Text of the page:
The utility of quantified infrared radiation imaging was evaluated through interrogating ignition and burning processes within a cavity-based flameholder in supersonic flows. Two ignition techniques, spark discharge and pulse detonation, along with quasi-steady cavity burning were used to assess the sensitivities of measurements of radiation intensities in the infrared. The shedding of ignition kernels from the spark discharge was imaged, showing that sufficient signal-to-noise ratios can be achieved even with weak radiation emission levels. The ignition events using a pulse detonator were captured with time-resolved measurements of the plume evolution, including the barrel shock, Mach disk, and shock diamonds. Radiation emissions from subsequent firings of the pulse detonator increased, indicating that heat loss to the tube walls occurred in the early pulses. Imaging of the quasi-steady burning within the cavity demonstrated that the highest burning flux (visible broadband chemiluminescence) and radiation from hydrocarbons (3.4 µm) do not coincide with each other for the fueling strategy used. Numerical simulations provided insight into the species distributions that caused the infrared emissions. Overall, infrared radiation measurements have been shown to be feasible through combustor windows in the harsh combustion environments that were interrogated, and offer a new avenue for rapid and quantitative measurements of reactive flow.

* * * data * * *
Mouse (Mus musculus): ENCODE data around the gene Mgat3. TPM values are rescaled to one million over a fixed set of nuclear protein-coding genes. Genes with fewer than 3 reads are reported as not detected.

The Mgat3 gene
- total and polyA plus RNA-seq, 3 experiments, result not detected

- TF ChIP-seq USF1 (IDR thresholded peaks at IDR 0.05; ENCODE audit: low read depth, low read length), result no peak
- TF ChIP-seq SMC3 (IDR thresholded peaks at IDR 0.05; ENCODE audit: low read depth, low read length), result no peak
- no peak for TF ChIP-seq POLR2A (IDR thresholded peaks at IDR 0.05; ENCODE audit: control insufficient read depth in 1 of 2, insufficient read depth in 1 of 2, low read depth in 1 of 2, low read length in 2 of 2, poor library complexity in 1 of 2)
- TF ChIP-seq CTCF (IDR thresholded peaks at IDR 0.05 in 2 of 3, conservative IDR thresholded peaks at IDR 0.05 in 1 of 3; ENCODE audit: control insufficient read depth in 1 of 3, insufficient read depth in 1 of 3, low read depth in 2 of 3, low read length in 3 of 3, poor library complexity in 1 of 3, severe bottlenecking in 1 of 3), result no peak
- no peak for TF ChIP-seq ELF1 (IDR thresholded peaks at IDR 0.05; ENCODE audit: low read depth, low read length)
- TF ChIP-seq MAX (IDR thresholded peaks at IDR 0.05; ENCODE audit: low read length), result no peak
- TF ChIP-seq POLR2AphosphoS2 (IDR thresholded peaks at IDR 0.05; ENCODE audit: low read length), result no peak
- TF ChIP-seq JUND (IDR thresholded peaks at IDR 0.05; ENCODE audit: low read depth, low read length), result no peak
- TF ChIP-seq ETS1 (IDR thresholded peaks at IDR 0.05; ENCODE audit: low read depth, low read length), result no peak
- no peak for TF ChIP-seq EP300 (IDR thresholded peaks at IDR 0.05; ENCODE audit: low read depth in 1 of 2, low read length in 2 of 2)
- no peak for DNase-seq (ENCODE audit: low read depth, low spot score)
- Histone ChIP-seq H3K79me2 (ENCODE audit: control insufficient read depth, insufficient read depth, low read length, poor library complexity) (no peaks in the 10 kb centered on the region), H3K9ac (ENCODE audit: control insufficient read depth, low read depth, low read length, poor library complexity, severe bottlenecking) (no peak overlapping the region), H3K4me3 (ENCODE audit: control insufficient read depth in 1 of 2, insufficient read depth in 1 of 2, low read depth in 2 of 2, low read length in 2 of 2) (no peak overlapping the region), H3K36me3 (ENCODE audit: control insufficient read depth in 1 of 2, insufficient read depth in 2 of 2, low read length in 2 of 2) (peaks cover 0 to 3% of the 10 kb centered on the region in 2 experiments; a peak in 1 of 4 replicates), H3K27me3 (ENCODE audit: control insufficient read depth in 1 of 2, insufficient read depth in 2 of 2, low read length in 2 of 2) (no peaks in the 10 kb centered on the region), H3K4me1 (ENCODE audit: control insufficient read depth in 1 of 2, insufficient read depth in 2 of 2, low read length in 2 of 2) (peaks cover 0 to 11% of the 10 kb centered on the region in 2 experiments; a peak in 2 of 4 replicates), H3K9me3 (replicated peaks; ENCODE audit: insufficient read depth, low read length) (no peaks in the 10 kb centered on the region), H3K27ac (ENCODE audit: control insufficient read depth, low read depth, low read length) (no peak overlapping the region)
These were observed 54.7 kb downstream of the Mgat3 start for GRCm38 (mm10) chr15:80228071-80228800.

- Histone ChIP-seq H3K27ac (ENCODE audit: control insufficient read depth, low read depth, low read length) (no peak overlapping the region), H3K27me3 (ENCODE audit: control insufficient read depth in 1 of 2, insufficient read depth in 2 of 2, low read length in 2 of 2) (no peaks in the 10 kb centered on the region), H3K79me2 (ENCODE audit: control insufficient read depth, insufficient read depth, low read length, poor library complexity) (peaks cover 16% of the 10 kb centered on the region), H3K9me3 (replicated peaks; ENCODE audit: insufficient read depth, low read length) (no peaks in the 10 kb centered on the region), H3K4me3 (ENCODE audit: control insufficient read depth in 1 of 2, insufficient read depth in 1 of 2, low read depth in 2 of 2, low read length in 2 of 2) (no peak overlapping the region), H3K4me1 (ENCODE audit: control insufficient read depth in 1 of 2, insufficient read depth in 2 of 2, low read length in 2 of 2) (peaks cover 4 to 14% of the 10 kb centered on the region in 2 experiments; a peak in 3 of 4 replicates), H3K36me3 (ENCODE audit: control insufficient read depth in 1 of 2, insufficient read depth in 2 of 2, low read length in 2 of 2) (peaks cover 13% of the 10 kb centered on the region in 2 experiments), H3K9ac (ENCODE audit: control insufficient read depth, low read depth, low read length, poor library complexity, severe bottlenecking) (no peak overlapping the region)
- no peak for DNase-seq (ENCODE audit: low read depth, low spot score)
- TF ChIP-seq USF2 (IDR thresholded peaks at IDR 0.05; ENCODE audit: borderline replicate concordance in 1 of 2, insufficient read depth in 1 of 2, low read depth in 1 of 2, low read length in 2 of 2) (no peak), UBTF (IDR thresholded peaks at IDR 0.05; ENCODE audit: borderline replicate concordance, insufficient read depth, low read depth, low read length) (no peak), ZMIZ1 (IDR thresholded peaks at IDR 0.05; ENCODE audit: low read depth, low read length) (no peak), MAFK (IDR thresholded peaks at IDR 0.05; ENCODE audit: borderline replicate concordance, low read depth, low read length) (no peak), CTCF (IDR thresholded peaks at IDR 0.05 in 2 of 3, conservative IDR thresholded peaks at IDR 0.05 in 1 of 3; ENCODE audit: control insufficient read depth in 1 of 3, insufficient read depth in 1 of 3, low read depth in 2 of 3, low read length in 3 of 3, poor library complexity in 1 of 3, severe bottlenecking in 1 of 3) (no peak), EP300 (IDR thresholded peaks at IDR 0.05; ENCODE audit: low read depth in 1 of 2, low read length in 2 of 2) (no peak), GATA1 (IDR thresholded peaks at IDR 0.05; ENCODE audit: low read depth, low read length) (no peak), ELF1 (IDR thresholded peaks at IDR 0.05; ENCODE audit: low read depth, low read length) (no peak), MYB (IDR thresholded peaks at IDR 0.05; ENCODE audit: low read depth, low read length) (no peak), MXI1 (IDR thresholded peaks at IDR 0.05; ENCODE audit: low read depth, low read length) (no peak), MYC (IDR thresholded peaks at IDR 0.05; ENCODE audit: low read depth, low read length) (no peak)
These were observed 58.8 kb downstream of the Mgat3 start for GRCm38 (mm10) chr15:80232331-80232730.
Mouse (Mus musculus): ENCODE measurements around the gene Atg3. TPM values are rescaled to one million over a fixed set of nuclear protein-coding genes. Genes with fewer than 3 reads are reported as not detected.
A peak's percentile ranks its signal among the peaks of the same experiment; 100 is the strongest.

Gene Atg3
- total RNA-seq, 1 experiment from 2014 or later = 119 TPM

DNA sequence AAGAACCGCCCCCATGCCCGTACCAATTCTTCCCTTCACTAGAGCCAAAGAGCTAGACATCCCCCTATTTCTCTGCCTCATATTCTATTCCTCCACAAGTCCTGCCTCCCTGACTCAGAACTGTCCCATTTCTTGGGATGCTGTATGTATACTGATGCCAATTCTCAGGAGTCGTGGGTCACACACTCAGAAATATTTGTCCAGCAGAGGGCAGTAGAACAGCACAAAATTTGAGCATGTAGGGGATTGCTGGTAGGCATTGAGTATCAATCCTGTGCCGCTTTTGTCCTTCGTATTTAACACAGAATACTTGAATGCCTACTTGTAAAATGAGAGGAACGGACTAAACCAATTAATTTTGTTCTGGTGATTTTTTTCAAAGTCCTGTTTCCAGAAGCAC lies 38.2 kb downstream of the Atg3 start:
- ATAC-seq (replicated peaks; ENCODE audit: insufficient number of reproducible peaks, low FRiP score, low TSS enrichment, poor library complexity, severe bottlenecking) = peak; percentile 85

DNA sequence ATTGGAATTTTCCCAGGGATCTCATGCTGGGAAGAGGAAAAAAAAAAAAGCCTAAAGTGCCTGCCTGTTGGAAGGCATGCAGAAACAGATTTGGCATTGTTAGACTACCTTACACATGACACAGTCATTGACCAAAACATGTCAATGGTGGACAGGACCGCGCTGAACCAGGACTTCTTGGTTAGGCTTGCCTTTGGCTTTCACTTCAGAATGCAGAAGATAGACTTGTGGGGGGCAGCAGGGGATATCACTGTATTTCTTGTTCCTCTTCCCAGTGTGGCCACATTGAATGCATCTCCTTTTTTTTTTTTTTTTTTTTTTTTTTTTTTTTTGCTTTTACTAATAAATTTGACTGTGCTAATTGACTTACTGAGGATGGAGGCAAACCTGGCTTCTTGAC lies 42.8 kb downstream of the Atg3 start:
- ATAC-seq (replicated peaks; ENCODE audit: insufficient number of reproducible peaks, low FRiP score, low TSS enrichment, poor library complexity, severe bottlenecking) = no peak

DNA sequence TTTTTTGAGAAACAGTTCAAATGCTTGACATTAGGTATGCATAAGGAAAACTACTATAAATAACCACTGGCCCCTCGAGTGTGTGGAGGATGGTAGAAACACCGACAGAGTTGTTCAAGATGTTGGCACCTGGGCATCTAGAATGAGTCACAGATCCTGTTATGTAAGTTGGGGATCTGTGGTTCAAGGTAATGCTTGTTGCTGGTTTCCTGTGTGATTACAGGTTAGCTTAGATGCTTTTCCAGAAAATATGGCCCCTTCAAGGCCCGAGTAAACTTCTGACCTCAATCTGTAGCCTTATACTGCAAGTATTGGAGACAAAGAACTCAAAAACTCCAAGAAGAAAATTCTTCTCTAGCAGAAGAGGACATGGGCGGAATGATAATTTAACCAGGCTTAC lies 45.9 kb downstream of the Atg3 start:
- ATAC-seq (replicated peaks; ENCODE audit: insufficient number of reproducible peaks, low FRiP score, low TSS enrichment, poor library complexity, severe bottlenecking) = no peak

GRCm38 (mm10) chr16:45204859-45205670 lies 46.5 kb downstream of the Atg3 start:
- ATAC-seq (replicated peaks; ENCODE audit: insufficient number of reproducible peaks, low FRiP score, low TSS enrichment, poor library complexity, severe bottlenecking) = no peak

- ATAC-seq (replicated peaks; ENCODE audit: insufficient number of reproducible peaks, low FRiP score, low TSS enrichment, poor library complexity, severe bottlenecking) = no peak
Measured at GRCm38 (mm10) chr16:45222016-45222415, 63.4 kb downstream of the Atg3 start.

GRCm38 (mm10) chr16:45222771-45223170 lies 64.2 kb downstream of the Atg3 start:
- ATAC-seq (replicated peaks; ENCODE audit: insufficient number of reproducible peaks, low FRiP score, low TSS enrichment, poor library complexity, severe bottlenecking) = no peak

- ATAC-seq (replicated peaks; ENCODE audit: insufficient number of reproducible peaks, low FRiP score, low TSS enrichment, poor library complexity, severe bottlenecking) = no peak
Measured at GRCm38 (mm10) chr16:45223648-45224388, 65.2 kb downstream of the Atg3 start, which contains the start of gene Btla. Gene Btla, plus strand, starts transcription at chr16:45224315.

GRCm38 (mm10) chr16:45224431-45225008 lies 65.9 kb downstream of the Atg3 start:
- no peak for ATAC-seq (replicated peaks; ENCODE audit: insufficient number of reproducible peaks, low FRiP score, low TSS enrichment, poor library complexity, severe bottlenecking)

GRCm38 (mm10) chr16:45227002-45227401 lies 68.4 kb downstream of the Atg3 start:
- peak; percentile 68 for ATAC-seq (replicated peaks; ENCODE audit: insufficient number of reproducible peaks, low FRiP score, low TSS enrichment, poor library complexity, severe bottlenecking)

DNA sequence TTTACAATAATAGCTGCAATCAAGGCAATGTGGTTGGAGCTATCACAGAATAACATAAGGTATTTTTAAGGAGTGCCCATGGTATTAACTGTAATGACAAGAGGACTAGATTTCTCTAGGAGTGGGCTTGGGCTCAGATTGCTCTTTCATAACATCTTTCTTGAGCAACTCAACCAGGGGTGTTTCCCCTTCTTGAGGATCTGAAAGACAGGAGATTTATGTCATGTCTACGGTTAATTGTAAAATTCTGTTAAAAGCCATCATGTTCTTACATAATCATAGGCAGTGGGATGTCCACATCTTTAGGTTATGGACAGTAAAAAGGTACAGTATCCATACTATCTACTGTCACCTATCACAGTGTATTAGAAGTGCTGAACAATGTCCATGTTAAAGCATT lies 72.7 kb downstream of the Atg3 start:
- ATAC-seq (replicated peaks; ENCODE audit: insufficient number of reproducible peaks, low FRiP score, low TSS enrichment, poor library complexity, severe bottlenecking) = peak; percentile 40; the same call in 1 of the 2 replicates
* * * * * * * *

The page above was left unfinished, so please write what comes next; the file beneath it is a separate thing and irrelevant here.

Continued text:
Experiments in Fluids – Springer Journals
Published: Aug 18, 2016
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